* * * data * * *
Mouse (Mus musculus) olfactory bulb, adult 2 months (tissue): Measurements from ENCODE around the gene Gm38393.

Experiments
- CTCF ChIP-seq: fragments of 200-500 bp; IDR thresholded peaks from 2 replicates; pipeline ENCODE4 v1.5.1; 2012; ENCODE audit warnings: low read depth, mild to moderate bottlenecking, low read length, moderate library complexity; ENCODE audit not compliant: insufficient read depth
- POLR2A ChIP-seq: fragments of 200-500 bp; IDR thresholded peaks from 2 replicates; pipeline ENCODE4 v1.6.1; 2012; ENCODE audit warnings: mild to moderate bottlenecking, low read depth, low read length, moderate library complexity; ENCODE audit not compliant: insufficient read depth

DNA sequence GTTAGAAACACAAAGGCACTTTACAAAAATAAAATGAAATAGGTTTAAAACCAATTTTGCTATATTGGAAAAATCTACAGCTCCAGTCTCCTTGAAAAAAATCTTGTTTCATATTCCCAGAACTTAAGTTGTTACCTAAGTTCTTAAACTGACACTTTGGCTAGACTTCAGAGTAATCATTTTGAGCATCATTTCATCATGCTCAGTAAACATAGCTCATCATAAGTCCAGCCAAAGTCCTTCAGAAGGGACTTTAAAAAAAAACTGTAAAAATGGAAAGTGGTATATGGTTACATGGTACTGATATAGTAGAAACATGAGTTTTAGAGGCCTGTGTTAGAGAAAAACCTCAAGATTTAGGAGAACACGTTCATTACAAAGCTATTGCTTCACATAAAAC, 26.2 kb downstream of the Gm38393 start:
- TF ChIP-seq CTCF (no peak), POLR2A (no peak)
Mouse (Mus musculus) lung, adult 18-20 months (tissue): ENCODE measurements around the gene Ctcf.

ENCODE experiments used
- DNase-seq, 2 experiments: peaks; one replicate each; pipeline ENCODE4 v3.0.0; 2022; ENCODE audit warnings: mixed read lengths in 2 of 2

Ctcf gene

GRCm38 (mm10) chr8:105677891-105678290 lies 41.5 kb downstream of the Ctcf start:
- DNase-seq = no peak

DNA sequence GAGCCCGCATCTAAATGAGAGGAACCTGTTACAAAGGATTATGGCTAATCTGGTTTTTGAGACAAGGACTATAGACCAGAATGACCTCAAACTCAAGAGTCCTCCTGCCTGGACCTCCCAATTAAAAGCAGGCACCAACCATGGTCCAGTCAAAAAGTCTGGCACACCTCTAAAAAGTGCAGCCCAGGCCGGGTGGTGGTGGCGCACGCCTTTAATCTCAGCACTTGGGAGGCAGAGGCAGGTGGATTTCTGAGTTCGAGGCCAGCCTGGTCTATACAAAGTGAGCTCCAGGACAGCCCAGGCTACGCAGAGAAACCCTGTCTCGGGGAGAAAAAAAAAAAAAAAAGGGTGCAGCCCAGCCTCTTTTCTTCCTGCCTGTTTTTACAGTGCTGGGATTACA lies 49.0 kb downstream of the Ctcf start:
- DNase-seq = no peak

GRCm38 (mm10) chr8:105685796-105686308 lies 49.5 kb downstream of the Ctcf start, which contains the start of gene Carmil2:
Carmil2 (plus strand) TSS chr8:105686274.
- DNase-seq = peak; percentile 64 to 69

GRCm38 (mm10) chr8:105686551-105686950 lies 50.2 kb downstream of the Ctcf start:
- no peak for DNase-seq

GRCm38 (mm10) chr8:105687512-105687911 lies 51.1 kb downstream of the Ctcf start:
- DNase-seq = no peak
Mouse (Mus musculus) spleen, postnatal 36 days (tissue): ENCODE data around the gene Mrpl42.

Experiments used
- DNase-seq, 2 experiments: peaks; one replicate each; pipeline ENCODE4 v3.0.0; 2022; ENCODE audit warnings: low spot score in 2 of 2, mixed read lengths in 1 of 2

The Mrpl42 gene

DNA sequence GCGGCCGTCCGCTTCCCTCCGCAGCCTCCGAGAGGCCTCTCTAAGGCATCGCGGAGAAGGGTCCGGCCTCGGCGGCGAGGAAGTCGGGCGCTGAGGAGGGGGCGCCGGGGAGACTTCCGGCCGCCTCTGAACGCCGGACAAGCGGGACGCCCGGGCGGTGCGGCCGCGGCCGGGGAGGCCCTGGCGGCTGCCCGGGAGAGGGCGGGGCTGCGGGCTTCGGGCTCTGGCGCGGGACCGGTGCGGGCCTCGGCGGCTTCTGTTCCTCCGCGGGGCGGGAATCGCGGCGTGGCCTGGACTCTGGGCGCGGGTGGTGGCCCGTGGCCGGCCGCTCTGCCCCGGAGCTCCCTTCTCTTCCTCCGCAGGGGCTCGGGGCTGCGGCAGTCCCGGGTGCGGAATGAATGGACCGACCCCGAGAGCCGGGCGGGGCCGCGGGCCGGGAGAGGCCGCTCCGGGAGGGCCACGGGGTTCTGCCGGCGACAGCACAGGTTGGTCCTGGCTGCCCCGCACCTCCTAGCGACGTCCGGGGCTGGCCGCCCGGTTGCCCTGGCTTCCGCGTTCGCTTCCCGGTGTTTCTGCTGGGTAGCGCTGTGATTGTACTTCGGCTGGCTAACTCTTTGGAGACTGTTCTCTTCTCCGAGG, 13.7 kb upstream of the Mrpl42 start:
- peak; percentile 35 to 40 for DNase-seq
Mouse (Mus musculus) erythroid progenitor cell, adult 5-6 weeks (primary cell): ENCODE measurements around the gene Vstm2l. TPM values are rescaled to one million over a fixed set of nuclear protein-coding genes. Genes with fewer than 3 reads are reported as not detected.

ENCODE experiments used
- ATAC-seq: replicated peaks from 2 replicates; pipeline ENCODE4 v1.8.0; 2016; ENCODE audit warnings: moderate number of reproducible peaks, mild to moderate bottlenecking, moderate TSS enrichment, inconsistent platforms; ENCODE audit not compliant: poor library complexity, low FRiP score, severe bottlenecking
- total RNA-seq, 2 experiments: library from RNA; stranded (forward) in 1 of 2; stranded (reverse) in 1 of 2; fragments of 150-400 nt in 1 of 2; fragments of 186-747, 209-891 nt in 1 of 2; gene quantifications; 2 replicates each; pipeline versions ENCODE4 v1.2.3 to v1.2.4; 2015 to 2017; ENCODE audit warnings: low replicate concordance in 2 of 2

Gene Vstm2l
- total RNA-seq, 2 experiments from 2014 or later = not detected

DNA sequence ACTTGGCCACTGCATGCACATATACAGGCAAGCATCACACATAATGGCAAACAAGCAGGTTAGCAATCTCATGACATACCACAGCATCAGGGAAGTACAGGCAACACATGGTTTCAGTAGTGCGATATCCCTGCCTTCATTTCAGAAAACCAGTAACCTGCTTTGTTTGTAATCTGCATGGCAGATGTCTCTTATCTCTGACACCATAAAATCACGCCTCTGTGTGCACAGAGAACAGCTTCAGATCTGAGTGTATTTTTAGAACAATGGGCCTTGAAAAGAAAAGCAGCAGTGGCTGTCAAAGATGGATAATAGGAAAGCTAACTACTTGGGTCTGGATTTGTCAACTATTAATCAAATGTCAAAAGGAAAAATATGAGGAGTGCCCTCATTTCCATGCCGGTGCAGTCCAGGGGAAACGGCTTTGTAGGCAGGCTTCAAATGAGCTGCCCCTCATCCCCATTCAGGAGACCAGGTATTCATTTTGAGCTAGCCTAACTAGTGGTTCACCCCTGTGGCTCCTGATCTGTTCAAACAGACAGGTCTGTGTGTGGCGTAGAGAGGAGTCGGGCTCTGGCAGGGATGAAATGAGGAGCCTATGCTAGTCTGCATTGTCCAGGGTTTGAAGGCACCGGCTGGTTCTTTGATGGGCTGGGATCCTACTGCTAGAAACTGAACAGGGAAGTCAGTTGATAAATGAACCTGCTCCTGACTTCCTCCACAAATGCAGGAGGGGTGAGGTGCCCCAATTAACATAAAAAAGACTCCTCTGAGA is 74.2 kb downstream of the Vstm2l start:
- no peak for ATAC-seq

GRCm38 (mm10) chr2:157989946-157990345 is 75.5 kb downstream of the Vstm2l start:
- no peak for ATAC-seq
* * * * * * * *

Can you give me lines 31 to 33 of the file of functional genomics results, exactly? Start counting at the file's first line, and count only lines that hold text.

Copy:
- total RNA-seq, 2 experiments: library from RNA; stranded (forward) in 1 of 2; stranded (reverse) in 1 of 2; fragments of 150-400 nt in 1 of 2; fragments of 186-747, 209-891 nt in 1 of 2; gene quantifications; 2 replicates each; pipeline versions ENCODE4 v1.2.3 to v1.2.4; 2015 to 2017; ENCODE audit warnings: low replicate concordance in 2 of 2

Gene Vstm2l
- total RNA-seq, 2 experiments from 2014 or later = not detected